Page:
NASA Wearable Design
Role: Team Lead
Industrial Designer & CMF Researcher
Team of 3:
Kathy Wang, Joseph Lee, Hao Chen
- User Research
- Material Testing
- 3D Modeling & Rendering
- User Testing
VR Sweat Protection for NASA's HTC Vive Head-mounted Display
Create a human-centered design solution for HTC Vive Pro headset to mitigate sweat and to protect the headset from water damage. The VR accessory should create a waterproof barrier for the headset, minimizing the amount of possible sweat generated during exercise, absorb any moisture from the user and elimate damage to the equipment. And it should also includes sensing solution that could collect, send and analyzes astronaut's health data.
Add sensing device
Analyze health data
User Interview with NASA Astronaut
Photo with Former Astronaut
Dr. Bonnie at the NASA's Johnson
Space Center Houston, 2019
Photo of Dr. Bonnie on Dunbar’s
third Shuttle flight, STS-32 in 1990
Use ARED, Treadmill or Stationary bicycle to exercise in space.
2.5 hours daily exercise
2.5 hours daily exercise is required in order to maintain muscle mass.
Microgravity impacts of sweat
liquid attracts each other to form globs that float around with surface tension, It also sticks to surfaces and moves around on the surface.
Research: Body Mapping of sweating patterns
According to the research experiment, the average sweat rates of head, face and neck could be up to 365 ± 86 (g.m-2.h-1). The is a body map I drew to demonstrate the sweat distribution in Caucasian male athletes at a high exercise intensities. A number of patterns in regional sweat rate (RSR) were observed and the highest sweat rates were observed on the forehead.
The highest sweat rates were observed on the forehead. The sweat rate is 1710 (g.m-2.h-1).
VR Current Application at NASA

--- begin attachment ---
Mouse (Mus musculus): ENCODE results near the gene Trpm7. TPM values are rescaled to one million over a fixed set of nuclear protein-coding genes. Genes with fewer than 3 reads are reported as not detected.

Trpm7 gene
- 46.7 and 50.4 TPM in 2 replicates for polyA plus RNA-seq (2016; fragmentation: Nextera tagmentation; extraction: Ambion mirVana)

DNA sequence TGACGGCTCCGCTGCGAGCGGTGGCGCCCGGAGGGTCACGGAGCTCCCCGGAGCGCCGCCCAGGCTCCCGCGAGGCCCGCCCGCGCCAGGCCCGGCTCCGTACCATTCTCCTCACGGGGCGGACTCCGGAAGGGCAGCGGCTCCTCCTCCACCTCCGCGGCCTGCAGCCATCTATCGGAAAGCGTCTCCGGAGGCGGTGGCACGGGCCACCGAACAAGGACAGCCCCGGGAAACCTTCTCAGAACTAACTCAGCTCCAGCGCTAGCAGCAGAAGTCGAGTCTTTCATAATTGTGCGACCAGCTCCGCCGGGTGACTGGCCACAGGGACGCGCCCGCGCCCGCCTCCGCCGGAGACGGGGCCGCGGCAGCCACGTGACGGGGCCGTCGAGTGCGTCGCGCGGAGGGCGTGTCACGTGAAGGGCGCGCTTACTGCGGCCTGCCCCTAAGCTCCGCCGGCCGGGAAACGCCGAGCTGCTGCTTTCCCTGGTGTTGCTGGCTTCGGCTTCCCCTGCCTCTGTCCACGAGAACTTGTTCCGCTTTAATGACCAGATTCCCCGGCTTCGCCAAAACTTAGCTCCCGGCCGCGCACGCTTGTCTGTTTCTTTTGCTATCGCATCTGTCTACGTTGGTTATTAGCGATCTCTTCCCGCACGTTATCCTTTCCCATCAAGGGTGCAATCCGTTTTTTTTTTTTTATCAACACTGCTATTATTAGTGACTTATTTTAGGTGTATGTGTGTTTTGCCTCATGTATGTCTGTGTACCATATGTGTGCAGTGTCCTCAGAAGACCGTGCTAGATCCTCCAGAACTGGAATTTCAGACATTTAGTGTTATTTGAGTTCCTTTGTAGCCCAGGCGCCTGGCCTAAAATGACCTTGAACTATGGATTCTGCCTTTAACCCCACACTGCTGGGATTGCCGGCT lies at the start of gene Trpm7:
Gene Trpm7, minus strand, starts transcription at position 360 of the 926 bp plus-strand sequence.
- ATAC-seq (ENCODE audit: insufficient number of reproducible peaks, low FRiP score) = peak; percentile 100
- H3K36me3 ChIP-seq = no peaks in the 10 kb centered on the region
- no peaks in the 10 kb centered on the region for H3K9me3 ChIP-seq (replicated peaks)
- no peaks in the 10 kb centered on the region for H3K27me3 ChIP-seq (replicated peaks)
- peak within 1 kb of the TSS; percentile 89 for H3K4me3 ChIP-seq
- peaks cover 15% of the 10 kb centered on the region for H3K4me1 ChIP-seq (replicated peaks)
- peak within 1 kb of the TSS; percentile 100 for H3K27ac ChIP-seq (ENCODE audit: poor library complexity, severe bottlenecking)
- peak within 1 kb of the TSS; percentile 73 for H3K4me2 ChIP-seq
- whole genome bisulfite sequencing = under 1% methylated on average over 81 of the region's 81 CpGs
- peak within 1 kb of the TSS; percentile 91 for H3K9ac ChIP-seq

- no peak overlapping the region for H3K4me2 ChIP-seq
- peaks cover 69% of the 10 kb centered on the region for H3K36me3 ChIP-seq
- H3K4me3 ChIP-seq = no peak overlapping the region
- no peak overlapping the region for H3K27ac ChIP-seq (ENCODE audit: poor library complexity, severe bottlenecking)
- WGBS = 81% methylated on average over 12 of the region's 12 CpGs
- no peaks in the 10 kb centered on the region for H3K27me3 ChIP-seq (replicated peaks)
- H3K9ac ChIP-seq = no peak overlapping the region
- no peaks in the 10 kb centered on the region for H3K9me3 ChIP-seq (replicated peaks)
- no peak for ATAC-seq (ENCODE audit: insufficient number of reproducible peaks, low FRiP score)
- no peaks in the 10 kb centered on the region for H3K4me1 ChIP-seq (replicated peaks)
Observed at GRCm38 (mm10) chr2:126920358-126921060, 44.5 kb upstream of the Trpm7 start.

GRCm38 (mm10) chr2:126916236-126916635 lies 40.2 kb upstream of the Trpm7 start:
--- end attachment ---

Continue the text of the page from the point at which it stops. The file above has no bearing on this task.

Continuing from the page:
Virtual Reality (VR) is currently used by NASA astronauts to train and prep for spacewalks. In the future, NASA anticipates future spacecraft and the International Space Station (ISS) being equipped with VR, which will break new ground in its extensive use in space. The Flex system is designed to better address astronauts’ exercise, physical therapy and psychological counseling needs in space.
Testing different sets of absorbent materials.
And find out the best combination of fabrics to mitigate sweat.
Absorb most water during the testing
Tencel > Spacer > Cotton
Best Result from Vertical Testing
Best Result from
- Steamer with 4 fl oz of water
- Fabrics to be tested
- 4 layers of tissue
- Time: 1 min
- 4 fl oz of water
- 9 holes on the bottom of each container
- 4 layers of tissue
- Time: 60 mins
Both testing shows that the best combination is 3 layers of Spacer Fabric + 10 layers of Tencel Fabric.
Pattern of a Microfludics Sweat Flow Device
The pattern of this microfludics system was inspired by the fractal curves in mathematics. By incorporating this pattern, I designed this space-filling open microfludic channels to collect water droplets and slow down the overall flow of the water.
3D Modeling + Rendering
Attatchment to the VR HMD: Velcro
Impermeable hydrophobic layer:
100% polyester waterproof fabric
Spacer Fabric x 3 layers
Tencel Fabric x 10 yalers
Wicking outer shell: Athletic Sports Mesh
Testing on Manikin (Sweat Simulation)
The Testings on Manikin show that with the same material, Shap A is the most absorbent shape among these 3 mock ups.
Testing Result of Mock up A (Best Performance)
Testing on Users
We gave the prototype to 10 people. And we carefully examined the headset after the 2.5 hours intensive excercise. We found our that none of the headsets were damaged by sweat. And according to the survey result, 90% of the users were satisfied with the comfortability of the product. Our next step is to send the prototype to NASA's VR Lab and test it under a microgravity environment.
After being presented at the Johnson Space Center, these prototypes were taken to NASA's Virtual Reality Laboratory for further tesing and research.
Photos took at NASA's Johnson Space Center in Houston.